This editorial by Prof. Bowen was published in the News Leader (Staunton VA: January 22, 2007): A9.
by Gordon L. Bowen, Ph.D.
(Professor, Dept. of Political Science, Mary Baldwin College, Staunton VA 24401)
Goode's letter is available on the internet at The Smoking Gun.
For more on Lionel Rothschild, see:
Stanley Weintraub, Charlotte and Lionel: A Rothschild Love Story (New York: The Free Press, 2003).
Gordon L. Bowen, "Rothschild Is First Jewish Member of British Parliament," Great Events from History: The Nineteenth Century, 1801-1900, John Powell, editor (Pasadena CA: Salem Press, 2007): 966-968.
Since it sometimes is difficult to read every word of a scanned article (as above), here is a clear copy of the original version of this editorial for readers' reference:
The recent controversy over Rep. Keith Ellison (D-MN), who took his Congressional oath of office on the Muslim holy book, the Koran, brought much heat but yielded little light here in Virginia. As the first Muslim elected to the U.S. Congress, Ellison tactfully chose to associate himself with our nation's Founding Fathers and their values. On Thomas Jefferson's own copy of that holy book Ellison this month placed his hand as he swore loyalty to this nation and our Constitution.
But that gesture remains controversial. A chief opponent to Rep. Ellison's choice was none other than the Virginian whose district includes Thomas Jefferson's hometown of Charlottesville: Fifth District U.S. Representative (Republican) Virgil Goode of Rocky Mount. On December 7, 2006, Goode wrote a constituent that "I do not subscribe to using the Koran in any way," going on to insult the newly elected "Muslim representative from Minnesota" by linking him to the problem of illegal immigration from the Middle East. We've long known Goode to be short on tact, but in this case he was short on fact as well. Ellison, an African American, is neither an immigrant, nor from the Middle East. The fact that Ellison's faith tradition is Islam would not have troubled Jefferson, author of the Virginia Statute on Religious Freedom (1786). Does a single Muslim in Congress trouble the people of this region as it troubles the representative of Jefferson's home district today? I certainly hope not.
Our world is too torn by sectarian identities already for leaders to make things worse. When the décor of the public square is tailored to exclude some of our neighbors on the basis of their varied faiths, we all lose. The global learning behind this lesson must be made to penetrate even the hardest hearts among us here. Whether in Northern Ireland or Iraq, sectarian attitudes have produced such thin dividends: terrorism on the basis of religious differences; civil wars. Yet, time and again, communities from Lebanon to Belfast, Basra to Mosul, have preferred to choose leaders who pick the scab of sectarian division. And now Virginia, too.
A global perspective can instruct us about these dangers, which lurk even when only insults are being tossed about. In the 1850s, a virtually identical controversy divided our British cousins. Lionel Rothschild, a prominent English Jew, was elected to the British House of Commons five consecutive times, 1847-1857, and on each occasion was refused his seat because he would not swear his oath of loyalty on the Christian Bible. Whigs and Liberals rallied to Rothschild's side, convincing steadily growing majorities in the Commons three times to pass legislation to revise the oath. But, even as the elected representatives in the House of Commons grasped the need for Parliament to reflect the fact that it governed a community of Christians and non-Christians, the unelected House of Lords refused each bill. The "Christians Only" law held, supported by the archaic Lords and their public supporters, largely led by outspoken Church of England conservatives, such as the Bishop of Oxford, Samuel Wilberforce.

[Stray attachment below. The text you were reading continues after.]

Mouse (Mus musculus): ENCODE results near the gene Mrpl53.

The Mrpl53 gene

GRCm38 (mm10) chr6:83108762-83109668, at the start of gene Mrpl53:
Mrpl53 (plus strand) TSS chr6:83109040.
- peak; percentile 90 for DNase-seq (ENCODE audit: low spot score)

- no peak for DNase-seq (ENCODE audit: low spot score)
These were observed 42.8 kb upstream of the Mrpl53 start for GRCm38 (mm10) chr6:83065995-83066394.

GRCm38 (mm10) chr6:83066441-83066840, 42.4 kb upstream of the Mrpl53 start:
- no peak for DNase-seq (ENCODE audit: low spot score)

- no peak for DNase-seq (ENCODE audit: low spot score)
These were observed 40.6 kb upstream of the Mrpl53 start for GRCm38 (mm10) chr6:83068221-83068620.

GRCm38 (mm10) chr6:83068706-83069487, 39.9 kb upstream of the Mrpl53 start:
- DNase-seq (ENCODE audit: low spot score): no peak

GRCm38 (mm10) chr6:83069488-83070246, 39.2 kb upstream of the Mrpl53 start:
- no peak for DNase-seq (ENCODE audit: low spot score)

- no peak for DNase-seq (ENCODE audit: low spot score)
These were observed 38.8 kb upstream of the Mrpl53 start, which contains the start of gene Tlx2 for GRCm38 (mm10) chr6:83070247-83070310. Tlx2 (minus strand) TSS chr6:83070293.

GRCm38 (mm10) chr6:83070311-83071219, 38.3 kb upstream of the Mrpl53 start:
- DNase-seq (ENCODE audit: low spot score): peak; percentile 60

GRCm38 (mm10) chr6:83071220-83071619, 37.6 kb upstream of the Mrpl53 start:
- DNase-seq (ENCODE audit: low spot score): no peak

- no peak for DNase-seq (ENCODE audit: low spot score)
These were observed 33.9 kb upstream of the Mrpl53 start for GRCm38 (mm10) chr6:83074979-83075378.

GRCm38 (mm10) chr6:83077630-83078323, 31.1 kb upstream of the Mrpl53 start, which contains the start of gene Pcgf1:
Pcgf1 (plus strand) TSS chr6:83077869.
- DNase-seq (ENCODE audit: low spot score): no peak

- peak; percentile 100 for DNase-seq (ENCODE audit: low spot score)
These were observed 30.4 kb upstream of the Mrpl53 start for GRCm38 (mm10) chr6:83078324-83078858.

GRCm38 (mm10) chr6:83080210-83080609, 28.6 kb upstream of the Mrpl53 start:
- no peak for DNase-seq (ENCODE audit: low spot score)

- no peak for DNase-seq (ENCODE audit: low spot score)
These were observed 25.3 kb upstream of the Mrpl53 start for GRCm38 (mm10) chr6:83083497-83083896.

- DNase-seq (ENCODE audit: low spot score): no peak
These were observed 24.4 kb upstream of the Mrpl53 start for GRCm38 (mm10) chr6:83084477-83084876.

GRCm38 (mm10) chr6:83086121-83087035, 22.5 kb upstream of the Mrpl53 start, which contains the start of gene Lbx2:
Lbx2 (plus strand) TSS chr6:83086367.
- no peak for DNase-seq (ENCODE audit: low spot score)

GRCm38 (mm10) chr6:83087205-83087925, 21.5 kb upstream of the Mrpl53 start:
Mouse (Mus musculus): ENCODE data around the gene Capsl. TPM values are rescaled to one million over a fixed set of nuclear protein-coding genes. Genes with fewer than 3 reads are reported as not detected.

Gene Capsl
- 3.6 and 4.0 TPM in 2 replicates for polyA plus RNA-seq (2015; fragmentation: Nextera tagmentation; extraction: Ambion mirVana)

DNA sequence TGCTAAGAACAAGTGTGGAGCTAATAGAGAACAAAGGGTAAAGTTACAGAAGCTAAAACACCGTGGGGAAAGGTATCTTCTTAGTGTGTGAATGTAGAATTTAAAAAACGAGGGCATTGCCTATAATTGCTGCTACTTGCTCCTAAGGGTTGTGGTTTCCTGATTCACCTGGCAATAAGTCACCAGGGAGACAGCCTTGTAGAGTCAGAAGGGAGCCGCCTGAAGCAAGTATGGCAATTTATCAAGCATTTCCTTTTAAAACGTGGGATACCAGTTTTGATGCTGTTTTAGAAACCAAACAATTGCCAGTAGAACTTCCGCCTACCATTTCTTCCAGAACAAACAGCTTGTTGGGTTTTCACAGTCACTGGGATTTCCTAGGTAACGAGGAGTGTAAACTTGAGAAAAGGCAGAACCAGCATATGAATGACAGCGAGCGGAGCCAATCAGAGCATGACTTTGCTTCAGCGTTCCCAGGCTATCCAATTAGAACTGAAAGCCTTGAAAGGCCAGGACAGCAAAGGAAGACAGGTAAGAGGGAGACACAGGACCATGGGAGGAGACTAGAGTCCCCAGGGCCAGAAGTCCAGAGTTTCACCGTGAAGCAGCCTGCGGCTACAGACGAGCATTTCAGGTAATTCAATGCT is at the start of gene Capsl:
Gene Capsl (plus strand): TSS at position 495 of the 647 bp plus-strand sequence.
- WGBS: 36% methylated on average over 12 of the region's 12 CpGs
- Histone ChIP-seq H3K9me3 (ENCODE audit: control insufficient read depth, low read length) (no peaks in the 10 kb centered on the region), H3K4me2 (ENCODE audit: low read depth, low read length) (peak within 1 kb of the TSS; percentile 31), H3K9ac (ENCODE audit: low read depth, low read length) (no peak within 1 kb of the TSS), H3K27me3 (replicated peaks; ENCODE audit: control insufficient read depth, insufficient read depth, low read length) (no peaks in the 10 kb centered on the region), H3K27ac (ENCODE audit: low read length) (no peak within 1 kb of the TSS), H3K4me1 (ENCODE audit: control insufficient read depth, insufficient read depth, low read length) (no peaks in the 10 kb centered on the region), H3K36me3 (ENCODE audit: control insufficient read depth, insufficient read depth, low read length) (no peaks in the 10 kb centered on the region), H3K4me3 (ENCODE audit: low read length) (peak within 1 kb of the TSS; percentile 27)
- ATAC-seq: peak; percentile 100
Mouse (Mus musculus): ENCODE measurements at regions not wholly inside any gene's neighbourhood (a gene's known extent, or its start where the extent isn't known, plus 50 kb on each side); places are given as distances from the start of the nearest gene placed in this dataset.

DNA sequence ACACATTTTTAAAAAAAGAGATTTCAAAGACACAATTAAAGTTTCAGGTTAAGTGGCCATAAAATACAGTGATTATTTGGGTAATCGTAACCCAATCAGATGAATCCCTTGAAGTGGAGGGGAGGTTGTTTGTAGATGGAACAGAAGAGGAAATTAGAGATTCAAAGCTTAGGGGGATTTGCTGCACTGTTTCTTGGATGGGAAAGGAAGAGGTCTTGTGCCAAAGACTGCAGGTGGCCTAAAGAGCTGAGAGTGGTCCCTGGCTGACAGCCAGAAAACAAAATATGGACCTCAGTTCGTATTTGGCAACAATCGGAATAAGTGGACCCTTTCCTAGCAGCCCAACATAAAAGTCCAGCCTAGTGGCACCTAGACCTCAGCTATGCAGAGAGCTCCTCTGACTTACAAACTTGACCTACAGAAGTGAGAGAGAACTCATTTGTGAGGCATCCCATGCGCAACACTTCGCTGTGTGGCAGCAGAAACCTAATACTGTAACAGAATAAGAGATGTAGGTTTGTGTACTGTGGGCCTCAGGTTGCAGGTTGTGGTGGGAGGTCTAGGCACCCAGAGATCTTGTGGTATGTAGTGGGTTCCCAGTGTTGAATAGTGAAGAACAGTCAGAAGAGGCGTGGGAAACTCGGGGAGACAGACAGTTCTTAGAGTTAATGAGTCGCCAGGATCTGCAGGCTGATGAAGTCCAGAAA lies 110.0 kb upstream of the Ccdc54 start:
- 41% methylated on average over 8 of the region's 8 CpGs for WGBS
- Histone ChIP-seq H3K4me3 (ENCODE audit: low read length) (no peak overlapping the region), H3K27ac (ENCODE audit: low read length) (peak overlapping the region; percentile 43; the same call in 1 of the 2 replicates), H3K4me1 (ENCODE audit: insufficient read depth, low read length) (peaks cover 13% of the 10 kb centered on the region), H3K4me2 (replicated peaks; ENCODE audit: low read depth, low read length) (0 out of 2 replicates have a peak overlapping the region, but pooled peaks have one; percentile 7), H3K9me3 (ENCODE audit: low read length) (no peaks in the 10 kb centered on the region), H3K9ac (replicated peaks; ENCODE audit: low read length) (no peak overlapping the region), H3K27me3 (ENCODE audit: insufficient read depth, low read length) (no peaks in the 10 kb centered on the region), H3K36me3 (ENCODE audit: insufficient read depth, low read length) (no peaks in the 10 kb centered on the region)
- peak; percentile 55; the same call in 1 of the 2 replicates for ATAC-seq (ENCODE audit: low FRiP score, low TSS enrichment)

Wilberforce incited with more flourish than our man from Rocky Mount, Virgil Goode. He argued that to let a Jew into Parliament, "you destroy the groundwork of Christianity, . you will destroy Christian England." Arguing a shrill, sectarian basis for the exclusion of minorities weakened not Rothschild but the Lords who so argued. In ten years of public howling over the choice of Rothschild by London voters, the Lords succeeded only in educating the public of the excessive power still held by unelected barons, dukes and other clowns leaping about the Lords' chambers. In 1858, Liberal Prime Minister Lord Palmerston began to treat Rothschild as if he already was a member of the House of Commons, appointing him to a Committee despite the fact he had taken no oath. Finally, the Lords cracked, passed a bill to permit each House of Parliament to create its own oath, and Rothschild was sworn in as a member of Commons with his hand on the Jewish Torah.
In less than fifty years, the House of Commons would strip all meaningful powers from the House of Lords, illustrating the consequences for those who wield sectarian swords against the stronger shield: the voice of the people. The Honorable Rep. Goode ought not fear a loss of power similar to the loss suffered by the bigots in the House of Lords. But he already has squandered the dignity with which this people empowered him to act in pursuit of the common good of our community.
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